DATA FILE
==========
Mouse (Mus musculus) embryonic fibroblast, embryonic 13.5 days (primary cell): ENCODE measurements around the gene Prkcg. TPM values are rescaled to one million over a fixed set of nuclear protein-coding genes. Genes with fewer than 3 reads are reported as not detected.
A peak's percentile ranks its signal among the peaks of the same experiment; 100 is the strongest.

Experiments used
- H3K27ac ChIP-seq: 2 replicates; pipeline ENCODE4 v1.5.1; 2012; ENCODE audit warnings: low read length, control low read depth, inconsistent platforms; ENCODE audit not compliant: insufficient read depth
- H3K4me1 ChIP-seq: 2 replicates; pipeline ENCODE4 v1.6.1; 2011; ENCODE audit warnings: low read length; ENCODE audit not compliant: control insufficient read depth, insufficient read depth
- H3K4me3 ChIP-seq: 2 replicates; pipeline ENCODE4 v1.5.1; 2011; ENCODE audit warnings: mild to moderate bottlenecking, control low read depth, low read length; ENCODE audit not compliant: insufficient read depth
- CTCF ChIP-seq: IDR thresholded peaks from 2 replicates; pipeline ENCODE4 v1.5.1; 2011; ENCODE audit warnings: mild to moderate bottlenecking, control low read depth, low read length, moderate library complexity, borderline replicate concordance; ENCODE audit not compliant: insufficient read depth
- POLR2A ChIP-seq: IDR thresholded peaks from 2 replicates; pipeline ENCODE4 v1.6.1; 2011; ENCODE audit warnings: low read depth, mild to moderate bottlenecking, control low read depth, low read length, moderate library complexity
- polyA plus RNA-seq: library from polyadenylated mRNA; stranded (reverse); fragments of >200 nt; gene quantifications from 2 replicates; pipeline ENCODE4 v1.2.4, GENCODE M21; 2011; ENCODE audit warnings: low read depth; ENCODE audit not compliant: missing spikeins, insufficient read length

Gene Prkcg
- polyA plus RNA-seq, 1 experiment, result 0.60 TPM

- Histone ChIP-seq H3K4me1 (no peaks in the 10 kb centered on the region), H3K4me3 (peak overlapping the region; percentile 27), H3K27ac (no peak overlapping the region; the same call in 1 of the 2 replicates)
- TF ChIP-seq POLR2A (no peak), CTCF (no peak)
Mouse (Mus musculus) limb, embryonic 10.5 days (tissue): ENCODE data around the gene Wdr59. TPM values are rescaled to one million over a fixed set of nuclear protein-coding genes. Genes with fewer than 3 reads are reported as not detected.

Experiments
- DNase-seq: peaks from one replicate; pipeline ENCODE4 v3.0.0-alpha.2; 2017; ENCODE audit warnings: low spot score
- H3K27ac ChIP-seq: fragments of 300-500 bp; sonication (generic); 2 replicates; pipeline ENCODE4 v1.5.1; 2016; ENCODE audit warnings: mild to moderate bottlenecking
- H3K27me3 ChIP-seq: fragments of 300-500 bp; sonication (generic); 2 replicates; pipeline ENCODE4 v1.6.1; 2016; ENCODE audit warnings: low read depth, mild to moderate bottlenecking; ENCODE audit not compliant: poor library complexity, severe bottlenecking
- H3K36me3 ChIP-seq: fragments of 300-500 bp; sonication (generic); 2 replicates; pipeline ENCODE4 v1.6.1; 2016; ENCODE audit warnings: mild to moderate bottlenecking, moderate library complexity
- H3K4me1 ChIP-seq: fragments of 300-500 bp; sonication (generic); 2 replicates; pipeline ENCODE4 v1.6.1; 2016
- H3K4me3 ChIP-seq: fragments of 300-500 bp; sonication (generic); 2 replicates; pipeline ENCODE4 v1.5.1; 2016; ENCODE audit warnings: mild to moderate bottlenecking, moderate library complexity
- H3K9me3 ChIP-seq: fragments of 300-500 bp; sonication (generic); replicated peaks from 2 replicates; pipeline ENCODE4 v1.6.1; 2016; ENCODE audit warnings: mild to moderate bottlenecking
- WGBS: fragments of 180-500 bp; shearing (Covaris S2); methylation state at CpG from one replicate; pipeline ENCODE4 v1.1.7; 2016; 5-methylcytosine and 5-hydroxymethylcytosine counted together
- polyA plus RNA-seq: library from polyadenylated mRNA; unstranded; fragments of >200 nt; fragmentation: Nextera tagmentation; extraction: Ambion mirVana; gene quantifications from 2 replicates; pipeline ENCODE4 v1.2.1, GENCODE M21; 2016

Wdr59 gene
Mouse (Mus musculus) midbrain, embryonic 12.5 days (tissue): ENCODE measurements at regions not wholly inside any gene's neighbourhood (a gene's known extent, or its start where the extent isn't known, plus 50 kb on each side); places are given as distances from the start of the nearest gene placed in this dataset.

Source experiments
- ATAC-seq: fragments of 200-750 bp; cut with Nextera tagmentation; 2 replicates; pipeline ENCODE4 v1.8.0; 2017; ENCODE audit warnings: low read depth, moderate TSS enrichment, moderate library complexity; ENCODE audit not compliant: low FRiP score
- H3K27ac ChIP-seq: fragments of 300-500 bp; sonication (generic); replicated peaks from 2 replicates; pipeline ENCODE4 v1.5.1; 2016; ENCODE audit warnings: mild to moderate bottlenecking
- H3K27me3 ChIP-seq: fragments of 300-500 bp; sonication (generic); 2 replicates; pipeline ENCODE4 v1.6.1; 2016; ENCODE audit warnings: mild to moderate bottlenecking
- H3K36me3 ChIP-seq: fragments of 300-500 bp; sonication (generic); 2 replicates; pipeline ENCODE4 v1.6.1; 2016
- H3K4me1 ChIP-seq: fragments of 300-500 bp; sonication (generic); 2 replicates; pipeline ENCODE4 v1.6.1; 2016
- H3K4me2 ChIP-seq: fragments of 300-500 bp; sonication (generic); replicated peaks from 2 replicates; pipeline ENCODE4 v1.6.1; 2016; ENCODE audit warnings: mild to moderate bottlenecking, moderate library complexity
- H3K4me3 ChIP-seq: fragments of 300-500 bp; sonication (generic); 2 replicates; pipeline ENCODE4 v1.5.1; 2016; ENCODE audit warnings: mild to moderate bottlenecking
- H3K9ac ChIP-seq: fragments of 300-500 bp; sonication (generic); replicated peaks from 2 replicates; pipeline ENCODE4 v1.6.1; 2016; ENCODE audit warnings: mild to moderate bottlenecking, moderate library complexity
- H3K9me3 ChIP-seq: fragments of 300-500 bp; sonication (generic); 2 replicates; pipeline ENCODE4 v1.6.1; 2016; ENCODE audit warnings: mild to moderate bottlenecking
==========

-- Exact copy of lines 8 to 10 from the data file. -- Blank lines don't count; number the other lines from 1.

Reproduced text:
- POLR2A ChIP-seq: IDR thresholded peaks from 2 replicates; pipeline ENCODE4 v1.6.1; 2011; ENCODE audit warnings: low read depth, mild to moderate bottlenecking, control low read depth, low read length, moderate library complexity
- polyA plus RNA-seq: library from polyadenylated mRNA; stranded (reverse); fragments of >200 nt; gene quantifications from 2 replicates; pipeline ENCODE4 v1.2.4, GENCODE M21; 2011; ENCODE audit warnings: low read depth; ENCODE audit not compliant: missing spikeins, insufficient read length

Gene Prkcg